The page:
"The most important thing to understand about this movement is that as a local food activist my top concern is not MY health or MY moral purity in not eating certain foods.  Although I might have those concerns, my top priority needs to be working in this movement in a way that is about "food security" and the "right to pleasure" for all people.  SInce its earliest moments, the local food movement has been about ending the rape of third world economies, which results in Americans having tomatoes in the winter and people in Central America going hungry because too much of their land is used for export crops.  And since the early 1990s, the most pathbreaking work that has happened around these issues has been done in the name of "community food security" which is about establishing secure sources of healthy and culturally appropriate food in urban communities of color, through gardens, farmers markets, special CSAs, and other innovations.  As we build this movement we need to make sure that we are doing it in a way that expands the movements' commitments to Global South people and marginalized people here.  One of the most crucial steps is figuring out how we can support the rights and dignity of farmworkers here in the US.  I actually prefer the term "community food movement" rather than "local food movement" because it says why we want local food.  We want it because eating is a community act, and we want to make sure everyone involved-all the eaters, all the producers, feel that we are looking out for each other and that we want the best for each other."

If you are looking for something to read over spring break and want to learn more about social movements and local food, check out these titles:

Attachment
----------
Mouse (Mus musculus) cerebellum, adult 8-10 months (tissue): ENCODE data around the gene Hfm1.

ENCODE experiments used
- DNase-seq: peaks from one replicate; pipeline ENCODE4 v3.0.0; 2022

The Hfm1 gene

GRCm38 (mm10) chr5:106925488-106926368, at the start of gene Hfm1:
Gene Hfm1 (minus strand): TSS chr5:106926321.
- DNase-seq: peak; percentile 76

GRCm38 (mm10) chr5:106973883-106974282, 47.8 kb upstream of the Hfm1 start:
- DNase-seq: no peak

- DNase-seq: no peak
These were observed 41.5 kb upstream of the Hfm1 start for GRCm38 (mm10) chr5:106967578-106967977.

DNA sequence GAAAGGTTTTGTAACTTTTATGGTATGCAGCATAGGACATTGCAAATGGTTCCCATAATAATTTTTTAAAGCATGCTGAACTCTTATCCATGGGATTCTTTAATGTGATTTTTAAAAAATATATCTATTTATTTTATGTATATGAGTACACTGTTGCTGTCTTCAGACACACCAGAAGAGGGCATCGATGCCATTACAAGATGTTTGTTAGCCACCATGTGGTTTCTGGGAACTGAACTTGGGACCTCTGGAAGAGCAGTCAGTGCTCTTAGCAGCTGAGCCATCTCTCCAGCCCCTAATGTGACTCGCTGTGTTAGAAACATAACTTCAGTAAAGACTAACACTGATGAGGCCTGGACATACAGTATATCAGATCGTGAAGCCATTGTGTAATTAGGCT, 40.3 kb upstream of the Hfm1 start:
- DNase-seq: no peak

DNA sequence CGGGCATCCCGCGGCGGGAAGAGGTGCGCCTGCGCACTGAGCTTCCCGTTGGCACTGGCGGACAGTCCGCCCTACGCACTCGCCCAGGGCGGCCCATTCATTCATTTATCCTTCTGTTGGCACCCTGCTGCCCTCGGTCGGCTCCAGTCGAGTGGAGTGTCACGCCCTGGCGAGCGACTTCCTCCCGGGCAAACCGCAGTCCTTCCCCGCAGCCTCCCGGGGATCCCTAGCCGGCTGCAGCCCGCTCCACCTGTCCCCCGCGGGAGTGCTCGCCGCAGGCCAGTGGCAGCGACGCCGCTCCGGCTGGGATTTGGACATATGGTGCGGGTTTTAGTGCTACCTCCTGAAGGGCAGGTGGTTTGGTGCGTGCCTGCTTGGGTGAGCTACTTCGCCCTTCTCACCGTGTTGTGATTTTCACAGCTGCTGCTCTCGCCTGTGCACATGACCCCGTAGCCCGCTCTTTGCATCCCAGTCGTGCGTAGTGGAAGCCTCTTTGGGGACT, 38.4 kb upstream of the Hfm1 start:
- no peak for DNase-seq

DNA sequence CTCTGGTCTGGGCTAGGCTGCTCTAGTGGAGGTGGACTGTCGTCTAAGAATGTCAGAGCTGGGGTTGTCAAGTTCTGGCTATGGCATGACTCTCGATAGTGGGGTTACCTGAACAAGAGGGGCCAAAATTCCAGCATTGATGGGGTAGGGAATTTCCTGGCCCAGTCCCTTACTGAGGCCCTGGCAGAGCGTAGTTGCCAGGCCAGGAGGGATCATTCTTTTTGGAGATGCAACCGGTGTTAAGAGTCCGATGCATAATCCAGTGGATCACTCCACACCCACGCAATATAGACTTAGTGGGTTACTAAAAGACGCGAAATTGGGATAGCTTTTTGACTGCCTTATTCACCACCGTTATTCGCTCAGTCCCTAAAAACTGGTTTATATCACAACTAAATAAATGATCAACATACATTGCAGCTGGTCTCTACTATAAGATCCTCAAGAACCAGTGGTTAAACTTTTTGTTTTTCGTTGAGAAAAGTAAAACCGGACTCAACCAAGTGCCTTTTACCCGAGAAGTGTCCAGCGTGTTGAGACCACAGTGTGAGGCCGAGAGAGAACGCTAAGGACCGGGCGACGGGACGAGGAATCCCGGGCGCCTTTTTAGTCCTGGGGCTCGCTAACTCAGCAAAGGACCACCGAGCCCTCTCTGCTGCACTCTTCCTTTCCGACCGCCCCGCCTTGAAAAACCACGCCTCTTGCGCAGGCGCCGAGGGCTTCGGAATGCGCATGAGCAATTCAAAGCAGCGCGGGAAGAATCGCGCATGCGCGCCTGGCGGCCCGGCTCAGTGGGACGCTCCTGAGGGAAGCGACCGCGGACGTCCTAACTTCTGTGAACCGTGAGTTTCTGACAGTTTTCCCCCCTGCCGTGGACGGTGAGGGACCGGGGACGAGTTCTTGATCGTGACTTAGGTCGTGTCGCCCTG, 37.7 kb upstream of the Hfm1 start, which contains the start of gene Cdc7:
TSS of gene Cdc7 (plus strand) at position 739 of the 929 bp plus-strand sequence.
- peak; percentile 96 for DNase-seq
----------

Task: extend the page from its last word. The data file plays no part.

• Food Fight by Michael Pollan
  • Colonialism and Culture by Carlos Polanyi
  • The New Protectionism: Protecting the Future Against Free Trade by Tim Lang and Colin Hines
Everyone have a tasty spring break!

Wednesday, February 6, 2008


Hey Everyone!

Last night's meeting involved girls, carrot cake, and a live cow butchering. Sort of.

Here's the lowdown on our upcoming panel:

Slow Food BU presents
The Foodie's Dilemma: How Boston's Cheapskates Can Eat Sustainably

Thursday, February 28th 7:30 pm
Kenmore Classroom Building (565 Commonwealth Avenue), Room 101

The word is out: industrially-produced food just isn't that good for your body, the environment, and your conscience. But it's not easy to eat all that delicious, local, sustainably-produced food while trying balance your meager student budget and braving a cold winter in the city. So why bother? These foodie-experts will discuss the merits and difficulties of eating ethically:

The event is free for BU students, faculty, and staff; it is also open to the public, with a suggested donation of $5 (proceeds go to Slow Food BU).

Partially funded by your Undergraduate Student Fee!

More meeting round-up:

  • Myles Dining Hall is going trayless on Tuesday Feb 12th!! SFBU will be there, tabling and distributing information.
  • Get involved! We need volunteers for a number of things, including:
    • Donating baked goods to the ESO/SFBU Valentine's Day Bake Sale at the GSU on Feb 14th